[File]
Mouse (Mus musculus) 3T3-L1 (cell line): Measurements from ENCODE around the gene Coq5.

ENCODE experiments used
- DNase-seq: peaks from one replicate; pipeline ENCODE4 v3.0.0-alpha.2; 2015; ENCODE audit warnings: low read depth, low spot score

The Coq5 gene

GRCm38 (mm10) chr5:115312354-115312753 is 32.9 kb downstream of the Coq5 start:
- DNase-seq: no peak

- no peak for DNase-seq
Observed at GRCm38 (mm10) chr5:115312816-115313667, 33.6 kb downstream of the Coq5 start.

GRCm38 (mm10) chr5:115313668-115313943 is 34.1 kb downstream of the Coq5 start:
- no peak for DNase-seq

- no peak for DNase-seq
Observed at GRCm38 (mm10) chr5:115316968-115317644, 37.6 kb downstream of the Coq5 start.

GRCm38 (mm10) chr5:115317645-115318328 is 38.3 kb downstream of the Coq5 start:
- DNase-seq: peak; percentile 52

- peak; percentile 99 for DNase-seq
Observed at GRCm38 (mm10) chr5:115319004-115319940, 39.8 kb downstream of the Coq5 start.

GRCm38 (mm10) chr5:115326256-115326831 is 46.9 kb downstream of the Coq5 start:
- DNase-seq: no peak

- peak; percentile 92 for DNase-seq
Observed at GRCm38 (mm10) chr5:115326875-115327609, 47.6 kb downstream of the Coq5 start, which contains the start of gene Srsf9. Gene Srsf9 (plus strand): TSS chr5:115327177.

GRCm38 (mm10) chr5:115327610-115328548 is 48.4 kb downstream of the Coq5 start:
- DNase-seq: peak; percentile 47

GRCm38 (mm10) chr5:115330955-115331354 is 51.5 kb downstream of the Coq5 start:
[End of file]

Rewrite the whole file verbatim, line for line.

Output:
Mouse (Mus musculus) 3T3-L1 (cell line): Measurements from ENCODE around the gene Coq5.

ENCODE experiments used
- DNase-seq: peaks from one replicate; pipeline ENCODE4 v3.0.0-alpha.2; 2015; ENCODE audit warnings: low read depth, low spot score

The Coq5 gene

GRCm38 (mm10) chr5:115312354-115312753 is 32.9 kb downstream of the Coq5 start:
- DNase-seq: no peak

- no peak for DNase-seq
Observed at GRCm38 (mm10) chr5:115312816-115313667, 33.6 kb downstream of the Coq5 start.

GRCm38 (mm10) chr5:115313668-115313943 is 34.1 kb downstream of the Coq5 start:
- no peak for DNase-seq

- no peak for DNase-seq
Observed at GRCm38 (mm10) chr5:115316968-115317644, 37.6 kb downstream of the Coq5 start.

GRCm38 (mm10) chr5:115317645-115318328 is 38.3 kb downstream of the Coq5 start:
- DNase-seq: peak; percentile 52

- peak; percentile 99 for DNase-seq
Observed at GRCm38 (mm10) chr5:115319004-115319940, 39.8 kb downstream of the Coq5 start.

GRCm38 (mm10) chr5:115326256-115326831 is 46.9 kb downstream of the Coq5 start:
- DNase-seq: no peak

- peak; percentile 92 for DNase-seq
Observed at GRCm38 (mm10) chr5:115326875-115327609, 47.6 kb downstream of the Coq5 start, which contains the start of gene Srsf9. Gene Srsf9 (plus strand): TSS chr5:115327177.

GRCm38 (mm10) chr5:115327610-115328548 is 48.4 kb downstream of the Coq5 start:
- DNase-seq: peak; percentile 47

GRCm38 (mm10) chr5:115330955-115331354 is 51.5 kb downstream of the Coq5 start: